In a very surprising decision, a judge of the Federal Circuit Court has held that the Court does have jurisdiction when exercising its small claims jurisdiction to hear and determine a claim by an employee or former employee for payment of a denied contractual benefit in the absence of an award entitlement to the benefit. The case concerned a claim for non-payment of a commission payable under a provision of a contract of employment.
The decision is particularly a surprise because if it is correct, it means with the greatest respect that such a claim may be pursued in the Federal Circuit Court in its small claims jurisdiction, where claims must be capped at $20,000 but not in its General Federal Law jurisdiction.
Here is Her Honour’s reasoning.
The court’s jurisdiction in this matter is subject to the provisions of the FW Act and the Federal Circuit Court of Australia Act 1999 (Cth) (“the FCCA Act”).
Section 10 of the FCCA Act relevantly provides:
The Federal Circuit Court of Australia has such jurisdiction as is vested in it by laws made by the Parliament:
(a) by express provision; or
(b) by the application of section 15C of the Acts Interpretation Act 1901 to a provision that, whether expressly or by implication, authorises a civil proceeding to be instituted in the Federal Circuit Court of Australia in relation to a matter.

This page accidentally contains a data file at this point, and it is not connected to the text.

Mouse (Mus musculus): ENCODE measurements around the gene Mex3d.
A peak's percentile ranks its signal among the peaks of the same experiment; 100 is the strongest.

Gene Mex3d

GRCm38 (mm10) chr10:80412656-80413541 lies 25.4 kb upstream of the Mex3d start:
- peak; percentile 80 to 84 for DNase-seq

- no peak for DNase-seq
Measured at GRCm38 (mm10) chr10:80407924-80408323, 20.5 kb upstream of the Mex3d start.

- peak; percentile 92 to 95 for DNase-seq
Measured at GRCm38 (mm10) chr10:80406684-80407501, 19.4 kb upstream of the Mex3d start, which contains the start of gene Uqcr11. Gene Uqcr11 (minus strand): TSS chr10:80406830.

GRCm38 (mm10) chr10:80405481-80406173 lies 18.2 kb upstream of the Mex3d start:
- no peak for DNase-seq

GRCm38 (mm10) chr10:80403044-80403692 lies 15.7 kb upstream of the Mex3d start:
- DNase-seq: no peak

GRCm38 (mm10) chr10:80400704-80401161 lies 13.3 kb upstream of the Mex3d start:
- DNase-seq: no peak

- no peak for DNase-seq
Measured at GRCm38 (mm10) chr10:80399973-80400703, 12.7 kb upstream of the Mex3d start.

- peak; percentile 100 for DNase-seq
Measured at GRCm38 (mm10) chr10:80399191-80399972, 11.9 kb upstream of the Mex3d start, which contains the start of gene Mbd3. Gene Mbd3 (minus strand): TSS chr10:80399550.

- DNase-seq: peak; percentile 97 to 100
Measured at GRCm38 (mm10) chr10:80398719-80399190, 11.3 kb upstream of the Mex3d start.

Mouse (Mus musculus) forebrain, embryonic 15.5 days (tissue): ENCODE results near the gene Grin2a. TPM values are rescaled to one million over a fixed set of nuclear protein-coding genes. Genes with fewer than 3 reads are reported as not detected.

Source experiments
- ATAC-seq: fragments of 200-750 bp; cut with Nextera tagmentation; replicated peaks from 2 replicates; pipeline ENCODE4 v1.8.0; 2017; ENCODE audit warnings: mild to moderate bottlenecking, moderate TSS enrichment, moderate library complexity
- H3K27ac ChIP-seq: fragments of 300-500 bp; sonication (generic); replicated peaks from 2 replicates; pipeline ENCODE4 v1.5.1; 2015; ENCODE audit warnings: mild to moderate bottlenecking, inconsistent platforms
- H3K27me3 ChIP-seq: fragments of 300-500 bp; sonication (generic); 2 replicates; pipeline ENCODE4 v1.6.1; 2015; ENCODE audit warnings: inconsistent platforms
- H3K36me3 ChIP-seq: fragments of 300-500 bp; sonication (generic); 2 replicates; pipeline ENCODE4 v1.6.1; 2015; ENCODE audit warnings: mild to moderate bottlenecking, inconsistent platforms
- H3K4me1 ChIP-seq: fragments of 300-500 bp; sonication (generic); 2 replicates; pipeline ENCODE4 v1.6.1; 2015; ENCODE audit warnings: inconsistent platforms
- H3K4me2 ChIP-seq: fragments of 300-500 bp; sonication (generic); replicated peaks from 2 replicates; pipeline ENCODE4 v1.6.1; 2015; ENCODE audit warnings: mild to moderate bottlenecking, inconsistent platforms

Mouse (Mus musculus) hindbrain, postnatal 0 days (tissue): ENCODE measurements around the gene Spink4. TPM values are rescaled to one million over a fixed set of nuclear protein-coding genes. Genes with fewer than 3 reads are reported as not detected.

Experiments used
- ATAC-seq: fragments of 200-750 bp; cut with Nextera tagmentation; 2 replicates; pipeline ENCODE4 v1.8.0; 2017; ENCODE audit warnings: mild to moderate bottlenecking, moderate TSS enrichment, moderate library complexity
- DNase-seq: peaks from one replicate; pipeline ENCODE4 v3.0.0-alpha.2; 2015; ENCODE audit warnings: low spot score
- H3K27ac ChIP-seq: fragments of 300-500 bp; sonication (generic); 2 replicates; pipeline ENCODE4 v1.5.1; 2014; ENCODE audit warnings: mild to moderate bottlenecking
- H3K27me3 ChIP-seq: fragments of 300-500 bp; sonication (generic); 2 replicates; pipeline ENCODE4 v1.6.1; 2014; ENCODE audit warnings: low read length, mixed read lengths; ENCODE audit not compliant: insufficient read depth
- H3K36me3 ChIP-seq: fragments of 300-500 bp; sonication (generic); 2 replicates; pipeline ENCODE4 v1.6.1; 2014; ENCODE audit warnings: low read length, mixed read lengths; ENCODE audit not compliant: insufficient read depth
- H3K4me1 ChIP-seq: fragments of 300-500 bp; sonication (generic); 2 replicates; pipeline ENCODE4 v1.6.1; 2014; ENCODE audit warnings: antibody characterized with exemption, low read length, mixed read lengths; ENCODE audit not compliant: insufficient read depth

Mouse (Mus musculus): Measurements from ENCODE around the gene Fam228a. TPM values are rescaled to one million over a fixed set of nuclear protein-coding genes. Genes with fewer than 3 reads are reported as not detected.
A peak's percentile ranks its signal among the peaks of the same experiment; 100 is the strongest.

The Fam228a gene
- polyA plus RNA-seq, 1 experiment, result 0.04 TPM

Section 566 of the FW Act relevantly provides that this court has jurisdiction in relation to any civil matter arising under that Act.
In addition, section 548 of the FW Act sets out the types of matters which may be dealt with in the court’s small claims jurisdiction. Relevantly, section 458(1A) provides that for a matter to be dealt with in the small claims jurisdiction, it must relate to:
(a) an amount that an employer was required to pay to, or on behalf of an employer:
(i) under this Act or a fair work instrument; or
(ii) because of a safety net contractual entitlement; or
(iii) because of an entitlement of the employee arising under subsection 542(1);
The respondent argues that the applicant’s claim, such as it is, arises from a contractual arrangement between the applicant and the respondent and therefore does not fall within any of the requirements of section 458(1A) and the court does not have the power to deal with it.
The applicant did not identify any provision under the Act or a fair work instrument under which he says he is entitled to the commission claimed. A ‘fair work instrument’ is defined in section 12 of the FW Act to mean:
(a) a modern award; or
(b) an enterprise agreement; or
(c) a workplace determination; or
(d) an FWC order.